I say that nothing frightens me: How Boston Opera Collaborative changed my life

I’m writing this post today because of an upcoming event for a group dear to my heart.

Fun fact: I used to be president of an opera company. But we’ll get to that.

When I finished my Master of Music degree I had a lot going for me. My high notes had finally worked themselves out. My voice was still pretty. I knew a lot of people in the city. I was performing a fair amount. I was in pretty good shape.

But I didn’t have much stage experience, and I didn’t really know how I was going to get any. So when a few friends started up a small opera collaborative, I jumped on in, figuring I’d get to sing a little and get some time on stage.

I did my first show with them in the summer of 2006. I was one of the three Greek ladies in Iphigenie en Aulide. Everyone in the show had more experience than I did, so I watched them and picked up what I could.

I don't remember why we were spinning around in Act 2. Check out our big budget costumes. And my posture!

After that show I felt a little more confident. I could remember blocking and basic choreography! So that was good. I kept auditioning. Next show was La Boheme. The girl who was supposed to play my daughter never showed up so this choristers backstory was that she was crazy over a lost daughter. Dov’e Barbara??

A funny thing happened while we were working on La Boheme – I was asked to succeed the founding President. I didn’t want to, in face I was running for Public Relations Chair. I didn’t know anything about running an opera company? I hardly knew anything about opera? But just as I did at my first rehearsal, I put on a brave face and acted like I’d been there before.

I’m not going to go through the litany of shows I’ve done with them, although I’ll add some more pictures at the bottom. And I’m not going to write an impassioned love letter to my colleagues and friends like I did here.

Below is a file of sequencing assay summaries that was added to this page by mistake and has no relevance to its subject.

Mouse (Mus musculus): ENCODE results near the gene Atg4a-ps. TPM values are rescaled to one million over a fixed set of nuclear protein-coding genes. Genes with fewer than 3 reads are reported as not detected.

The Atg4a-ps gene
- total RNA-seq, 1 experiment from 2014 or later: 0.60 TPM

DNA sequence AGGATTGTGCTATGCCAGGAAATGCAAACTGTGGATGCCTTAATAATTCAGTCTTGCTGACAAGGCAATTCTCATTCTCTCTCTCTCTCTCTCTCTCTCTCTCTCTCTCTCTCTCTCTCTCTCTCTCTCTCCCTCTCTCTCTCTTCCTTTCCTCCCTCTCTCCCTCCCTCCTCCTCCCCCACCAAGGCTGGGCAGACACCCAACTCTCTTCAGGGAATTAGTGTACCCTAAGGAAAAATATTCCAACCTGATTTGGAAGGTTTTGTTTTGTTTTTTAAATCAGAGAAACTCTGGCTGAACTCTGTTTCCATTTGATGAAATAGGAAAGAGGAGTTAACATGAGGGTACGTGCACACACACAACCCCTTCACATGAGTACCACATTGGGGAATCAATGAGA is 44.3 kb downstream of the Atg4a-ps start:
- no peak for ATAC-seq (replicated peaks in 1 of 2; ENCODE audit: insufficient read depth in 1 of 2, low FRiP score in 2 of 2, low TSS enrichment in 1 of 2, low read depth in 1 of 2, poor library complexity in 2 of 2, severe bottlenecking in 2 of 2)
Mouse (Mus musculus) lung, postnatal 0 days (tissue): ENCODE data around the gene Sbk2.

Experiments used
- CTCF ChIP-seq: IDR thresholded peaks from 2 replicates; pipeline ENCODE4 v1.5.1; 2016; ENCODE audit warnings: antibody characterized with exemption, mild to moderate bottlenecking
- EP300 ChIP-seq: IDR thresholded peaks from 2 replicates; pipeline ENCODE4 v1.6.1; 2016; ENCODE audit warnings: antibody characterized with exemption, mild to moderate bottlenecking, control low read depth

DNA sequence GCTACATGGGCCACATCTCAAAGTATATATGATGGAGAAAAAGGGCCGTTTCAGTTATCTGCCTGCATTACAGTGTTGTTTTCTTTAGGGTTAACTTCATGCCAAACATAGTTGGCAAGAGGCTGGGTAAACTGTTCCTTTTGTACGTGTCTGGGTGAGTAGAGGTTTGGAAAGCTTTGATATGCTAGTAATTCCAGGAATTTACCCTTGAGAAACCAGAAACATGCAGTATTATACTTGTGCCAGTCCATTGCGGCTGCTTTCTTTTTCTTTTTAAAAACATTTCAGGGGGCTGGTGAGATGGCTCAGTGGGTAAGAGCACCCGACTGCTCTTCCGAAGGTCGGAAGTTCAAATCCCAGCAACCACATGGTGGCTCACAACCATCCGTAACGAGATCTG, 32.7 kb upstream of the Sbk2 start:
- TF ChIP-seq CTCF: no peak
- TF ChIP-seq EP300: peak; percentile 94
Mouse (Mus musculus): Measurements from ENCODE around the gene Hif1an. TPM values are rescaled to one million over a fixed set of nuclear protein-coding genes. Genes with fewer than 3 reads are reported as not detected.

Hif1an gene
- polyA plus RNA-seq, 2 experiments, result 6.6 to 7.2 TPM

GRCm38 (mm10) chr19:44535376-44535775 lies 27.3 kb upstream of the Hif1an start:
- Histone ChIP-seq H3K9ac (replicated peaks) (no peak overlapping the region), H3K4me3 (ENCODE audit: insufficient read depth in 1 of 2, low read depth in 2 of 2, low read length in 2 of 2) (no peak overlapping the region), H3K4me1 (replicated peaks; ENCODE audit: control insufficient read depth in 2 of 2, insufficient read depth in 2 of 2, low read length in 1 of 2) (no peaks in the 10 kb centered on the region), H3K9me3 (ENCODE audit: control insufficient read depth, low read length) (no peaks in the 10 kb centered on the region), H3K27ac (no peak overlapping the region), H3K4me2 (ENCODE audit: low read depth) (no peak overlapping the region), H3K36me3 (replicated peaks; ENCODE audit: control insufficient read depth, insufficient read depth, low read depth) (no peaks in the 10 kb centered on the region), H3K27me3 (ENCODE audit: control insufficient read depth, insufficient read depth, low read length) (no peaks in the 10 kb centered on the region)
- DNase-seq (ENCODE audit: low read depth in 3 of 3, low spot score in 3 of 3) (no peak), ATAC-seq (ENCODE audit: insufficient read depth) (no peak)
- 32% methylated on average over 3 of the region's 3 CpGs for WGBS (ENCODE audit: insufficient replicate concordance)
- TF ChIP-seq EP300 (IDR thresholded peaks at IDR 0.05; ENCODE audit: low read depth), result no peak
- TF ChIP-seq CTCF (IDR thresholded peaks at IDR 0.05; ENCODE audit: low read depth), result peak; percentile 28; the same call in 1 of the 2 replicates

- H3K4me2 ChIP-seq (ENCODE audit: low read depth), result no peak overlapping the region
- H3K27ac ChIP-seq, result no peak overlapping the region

I’m going to tell you that I learned so much from this group. I learned how to go on stage and say something with my art. I learned the joy of hard, gritty work in the practice room. I learned how to make myself irrelevant. I learned how powerful it can be when skilled people of good will decide to make something beautiful together.

And I’m going to ask you to support us. This weekend Boston Opera Collaborative participates in the Walk for Music and Arts with the goal of raising $11,000. This is an astronomical sum compared to our fundraising goals in our first few years, when I was president, and later public relations director.

We barely had a budget for staples when I first came on the scene, now we are in much better shape. But to keep doing what we’re doing we need the love and support of our community near and far. So if you feel like you can make a donation to this group that changed my life, that taught me not to be afraid, click here.

And as always, dear readers and friends, you have my affection and gratitude.

Don Giovanni, when I first discovered my guilty pleasure of stealing focus.

The Crucible - my creepiest and most rewarding artistic experience yet.

You’ll be able to see me in BOC’s summer production of Orpheus in the Underworld in July, as Cupid.

This entry was posted in BOC, Boston, friends, pictures, singing. Bookmark the permalink.

3 Responses to I say that nothing frightens me: How Boston Opera Collaborative changed my life

  1. Emily Burr says:

    I read this and it brought chills to my skin and tears to my eyes. Thank you for your truly touching words about our fantastic company.

    Much love,

  2. Pingback: Seven quick takes, volume 6 | Felice mi fa

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